Edwards, Jonathan C.W. 2005 How Many People Are There In My Head? And In Hers? Imprint Academic, ISBN 1-84540-072-0
Feuerstein, Georg 2003 The Deeper Dimension of Yoga Shambhala, ISBN 1-57062-935-8
1980 The Philosophy of Classical Yoga Manchester University Press, ISBN 0 7190 0777 1
1974A The Essence of Yoga: A Contribution to the Psychohistory of Indian Civilisation Rider & Company, ISBN 0 09 120801 7
1974B Introduction to the Bhagavad Gita: Its Philosophy and Cultural Setting Rider & Company, ISBN 0 09 120791 6
Feuerstein, Georg; Kak, Subash; Frawley, David 1995 In Search of Ancient Civilization Motilal Banarsidass
Finlay, Victoria 2001 Colour: Travels Through the Paintbox Sceptre, ISBN 0-340-73329-2
160 Goswami, Shyam Sundar 1980 Layayoga: An Advanced Method of Concentration Routledge & Kegan Paul, ISBN 0 7100 0078 2
Hancock, Graham / Santa Faiia 1998 Heaven’s Mirror: Quest for the Lost Civilization Three Rivers Press, ISBN 0-609-80477-4
Hofstadter, Douglas R. 1979 Gödel, Escher, Bach: an Eternal Golden Braid The Harvester Press Ltd.
Illich, Ivan 1978 The Right to Useful Unemployment: and its Professional Enemies Marion Boyars, ISBN 0-7145-2628-2
1981 Shadow Work
Marion Boyars, ISBN 0-7145-2711-4
Marion Boyars, ISBN 0-7145-2758-0
Kramrich, Stella 1981 The Presence of Šiva
Princeton University Press, ISBN 0-691-10015-9
Lawson, Hilary 2001 Closure: A Story of Everything Routledge, ISBN 0-415-13650-4
161 Leary, Timothy 1979 The Game of Life
Peace Press, Inc., 0-915238-30-6
Mâdhavânanda, Swâmî 1921 Vivekacudamani of Sri Shankarâchârya XXX
Maharishi Mahesh Yogi 1967 The Bhagavad-Gita: A New Translation and Commentary, Chapters 1–6 Penguin Books Ltd., ISBN 0 14 00.2913 3
1965 The Science of Being and Art of Living XXX
Mascaro, Juan 1965 The Upanishads Penguin Books Ltd.
Penrose, Roger 2004 The Road to Reality: A Complete Guide to the Laws of the Universe Jonathan Cape, ISBN 0-224-04447-8
Radhakrishnan, Sarvepelli 1953 The Principal Upanishads
George Allen & Unvin Ltd., SBN 04 294046 X
162 Sarvânanda, Swâmî 1972 Mândûkyopanisad
Sri Ramakrishna math, Mylapore
Shearer, Alistair 2001 Effortless Being: The Yoga Sutra of Patanjali Bell Towers, ISBN 0-609-60959-9
Sim, Dave & Gerhard 2004 The Last Day Asrdvark-Vanaheim Inc., ISBN 0-919359-21-3
Watson, Lyall 1979 Lifetide: A Biology of the Unconscious Hodder and Stoughton, ISBN 0 34023119 X
Wolf, Fred Alan 2004 The Yoga of Time Travel: How the Mind Can Defeat Time Quest Books, ISBN 0-8356-0828-X
(This is but a faint start at the indexing, there’s a bit ‘a play in this as I’m figuring all the indexiæ.) (At present the coherence of the referenced page numbers blow is totally out of kilter.)
Symboler (Dynamic) Bliss
A Absorption of Consciousness in the Self Abstentions Abstract addendum, introductorywise Aidas algorythmy Another Albatross asthanga-yoga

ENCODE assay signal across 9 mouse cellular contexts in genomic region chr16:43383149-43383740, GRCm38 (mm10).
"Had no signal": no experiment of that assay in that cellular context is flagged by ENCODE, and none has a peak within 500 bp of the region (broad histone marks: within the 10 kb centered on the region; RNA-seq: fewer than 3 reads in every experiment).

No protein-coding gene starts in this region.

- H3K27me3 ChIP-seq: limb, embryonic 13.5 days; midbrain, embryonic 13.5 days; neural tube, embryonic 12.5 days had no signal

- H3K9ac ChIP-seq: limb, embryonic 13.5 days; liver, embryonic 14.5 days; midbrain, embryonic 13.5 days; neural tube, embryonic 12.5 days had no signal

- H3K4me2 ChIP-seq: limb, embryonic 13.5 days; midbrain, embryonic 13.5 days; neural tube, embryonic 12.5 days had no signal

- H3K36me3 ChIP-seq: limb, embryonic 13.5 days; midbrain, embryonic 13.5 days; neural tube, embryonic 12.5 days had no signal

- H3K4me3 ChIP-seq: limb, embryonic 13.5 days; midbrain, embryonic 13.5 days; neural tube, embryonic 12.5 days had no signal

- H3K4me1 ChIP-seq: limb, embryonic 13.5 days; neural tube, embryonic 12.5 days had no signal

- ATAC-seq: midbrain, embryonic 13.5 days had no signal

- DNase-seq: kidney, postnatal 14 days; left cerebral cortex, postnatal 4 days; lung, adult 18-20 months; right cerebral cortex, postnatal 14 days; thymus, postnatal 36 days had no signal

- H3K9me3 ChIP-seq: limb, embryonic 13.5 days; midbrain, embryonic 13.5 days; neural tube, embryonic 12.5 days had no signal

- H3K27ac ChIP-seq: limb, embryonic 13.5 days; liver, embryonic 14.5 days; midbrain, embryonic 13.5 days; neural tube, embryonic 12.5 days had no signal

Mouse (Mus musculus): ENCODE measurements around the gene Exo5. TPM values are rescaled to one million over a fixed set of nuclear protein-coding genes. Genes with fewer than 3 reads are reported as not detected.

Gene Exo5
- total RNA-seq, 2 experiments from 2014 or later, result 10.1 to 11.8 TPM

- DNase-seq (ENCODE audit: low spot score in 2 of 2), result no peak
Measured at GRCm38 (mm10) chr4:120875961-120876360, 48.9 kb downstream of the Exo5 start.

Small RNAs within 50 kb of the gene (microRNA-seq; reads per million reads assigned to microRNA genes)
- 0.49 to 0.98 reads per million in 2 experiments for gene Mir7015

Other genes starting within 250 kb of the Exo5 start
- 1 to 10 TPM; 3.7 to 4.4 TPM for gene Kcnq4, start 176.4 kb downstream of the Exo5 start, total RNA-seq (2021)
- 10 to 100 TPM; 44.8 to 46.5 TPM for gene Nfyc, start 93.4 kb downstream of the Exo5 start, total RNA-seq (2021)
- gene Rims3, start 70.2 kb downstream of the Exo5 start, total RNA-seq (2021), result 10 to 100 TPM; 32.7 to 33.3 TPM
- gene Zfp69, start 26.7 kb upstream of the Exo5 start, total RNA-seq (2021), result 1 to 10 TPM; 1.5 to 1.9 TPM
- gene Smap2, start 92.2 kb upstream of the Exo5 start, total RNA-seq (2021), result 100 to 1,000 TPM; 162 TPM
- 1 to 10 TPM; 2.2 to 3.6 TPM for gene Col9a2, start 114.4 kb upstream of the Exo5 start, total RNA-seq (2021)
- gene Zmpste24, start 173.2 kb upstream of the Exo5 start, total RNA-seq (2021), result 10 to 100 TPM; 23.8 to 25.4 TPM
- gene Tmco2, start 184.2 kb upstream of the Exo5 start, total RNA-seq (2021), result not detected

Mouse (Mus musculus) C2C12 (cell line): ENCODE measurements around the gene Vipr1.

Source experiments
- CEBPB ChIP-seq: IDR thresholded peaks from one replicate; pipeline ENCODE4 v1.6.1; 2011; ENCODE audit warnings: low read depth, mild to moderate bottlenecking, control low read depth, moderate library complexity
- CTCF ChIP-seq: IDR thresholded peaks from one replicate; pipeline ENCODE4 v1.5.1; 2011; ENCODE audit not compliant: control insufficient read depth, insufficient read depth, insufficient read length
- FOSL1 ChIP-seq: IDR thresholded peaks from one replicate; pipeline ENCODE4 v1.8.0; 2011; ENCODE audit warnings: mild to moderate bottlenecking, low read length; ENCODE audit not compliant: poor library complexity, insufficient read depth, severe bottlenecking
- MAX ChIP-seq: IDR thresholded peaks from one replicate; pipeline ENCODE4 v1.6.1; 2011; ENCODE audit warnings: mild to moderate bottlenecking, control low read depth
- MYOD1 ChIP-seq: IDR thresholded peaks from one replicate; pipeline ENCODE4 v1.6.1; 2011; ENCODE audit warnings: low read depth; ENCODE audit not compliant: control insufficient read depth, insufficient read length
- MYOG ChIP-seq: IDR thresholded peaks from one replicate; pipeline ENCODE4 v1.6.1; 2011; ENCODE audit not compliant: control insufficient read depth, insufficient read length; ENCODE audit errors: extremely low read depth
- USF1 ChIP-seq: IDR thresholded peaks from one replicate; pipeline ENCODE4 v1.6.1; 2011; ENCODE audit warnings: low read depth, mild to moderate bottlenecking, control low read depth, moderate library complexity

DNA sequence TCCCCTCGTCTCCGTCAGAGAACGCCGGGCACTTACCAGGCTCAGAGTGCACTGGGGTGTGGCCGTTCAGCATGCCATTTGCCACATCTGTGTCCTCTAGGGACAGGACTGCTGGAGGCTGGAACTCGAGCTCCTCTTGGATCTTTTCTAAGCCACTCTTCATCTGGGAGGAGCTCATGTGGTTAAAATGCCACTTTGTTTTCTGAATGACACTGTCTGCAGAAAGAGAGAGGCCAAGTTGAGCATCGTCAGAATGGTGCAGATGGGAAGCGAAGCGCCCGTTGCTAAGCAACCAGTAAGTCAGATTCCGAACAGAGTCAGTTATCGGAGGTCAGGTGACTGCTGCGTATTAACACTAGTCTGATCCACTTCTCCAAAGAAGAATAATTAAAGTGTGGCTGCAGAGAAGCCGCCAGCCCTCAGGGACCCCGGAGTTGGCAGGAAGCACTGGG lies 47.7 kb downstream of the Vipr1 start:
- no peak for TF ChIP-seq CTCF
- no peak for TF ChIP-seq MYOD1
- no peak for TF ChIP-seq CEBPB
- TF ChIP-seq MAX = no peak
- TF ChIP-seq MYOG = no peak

137 136 18 11 14 19 14 144
137, 146 137 137, 142 142 146
C collectedness Commandments Concentration consilience Contentment
146 16 7 14
B Bliss Body Breath Breathing Breathing exercises
contentment Contents continually re-created Copyrights
146 136 136 13 140
Dhyâna Diana Janavičienė Dynamic Bliss
144 11 146
E economy Edwards Edward O. Wilson Enstasy Ethics External Discipline
13 147 13 136 137, 146 137
F Focusing Focusinng
G Great Law of Life
164 I in-breath Integration Integrity integrity Internal Discipline
non-violence 142 137 139 146 137
J Janavičienė 11 Jonathan C.W. Edwards
L Laws of Life 137
M Magnus Malmsten 14 Malmsten 14 Meditation 137, 144, 146 Meditation (as Process) 137 Meditation (as process) 146 mensuration 13 Morals 137, 146 Moral Injunctions 137 Moral Principles 137
N naturalistic world view Nina Aidas Non-attachment Non-violence
9 14 139 139
O Observance out-breath
P Perfect Concentration Petrified tradition Physical postures Prana-Yama Pratyâhâra Pure Contemplation Purification purification
136 7 146 142 142 137 140 146
R reason and experience Refinement refinement repeatability Restraint Rules for Living
7 140 146 13 136, 139 137, 146
S Samâdhi SAMEDI Self-Restraints Sense of Wonder Sense of wonder Settled Mind
137 158 136 140 146 137
165 Sevush Simplicity simplicity Single Neuron Theory of Consciousness spontaneity State of Transcendental Consciousness Steven Sevush
147 140 146
T teach yoga 9 The Aspects of Yoga are Universals 64, 95 The Paradigm of Yoga: Rest & Activity 9 The Stuff of Thought: Language as a Window into Human Nature 148 The Tree of Life 144 Three Metaphors 71 Tradition 7 tradition 7 Trance 136 Transcendental Consciousness 136 truth 7 Truthfulness 139 truthfulness 146 truth which claims to be universal 7
137, 142, 146 140
Y 146 To be completed
Words Words are flowing in my mind In patterns made of silv’ry smiles, New worlds are being born, bang bang, An’ they spread out across the starry vault. All around me that hustle bustle propensity Is lightin’ up the world, As the dance of life Throws up a bright billion galaxies of light: O! I find that words are not enough.
Ah! Golden ships fly the range galore, From middle ground to utmost shore. Both ways they go. Set up a call; An’ the world will tumble as it falls Free, ablaze, a great delight; An’ that a trail of transversality creates That will will itself the great divide To bridge, as word and æon burn. O! Fly me beyond the horizon.
Yea, as I look from shore to shore, At my canvas edge strange worlds unfold. Galaxies, bang bang, like grains of sand Abound, are everywhere around, An’ in my hand, a fire, a pertinence Of essence, every colours’ inner shinin’ light. And thus I strive to finalize, To draw the line, set the scene: To make, and then, as river ripplin’ flow, go.
‛ A Dearie ’, (100 x 100 cm), Oil painting by: Juri Aidas.
An Another Albatross Publication AAAP 48:J1
The Paradigm of Yoga Rest & Activity
Juri Aidas An Another Albatross Publication AAAP 48:J1
Published on Nov 20, 2008
Published on Nov 20, 2008
The Paradigm of Yoga: Rest & Activity - and an heuristic metaphoric tool, "The Tree of Life", to understand this paradigm. (Fourth Issuu edi...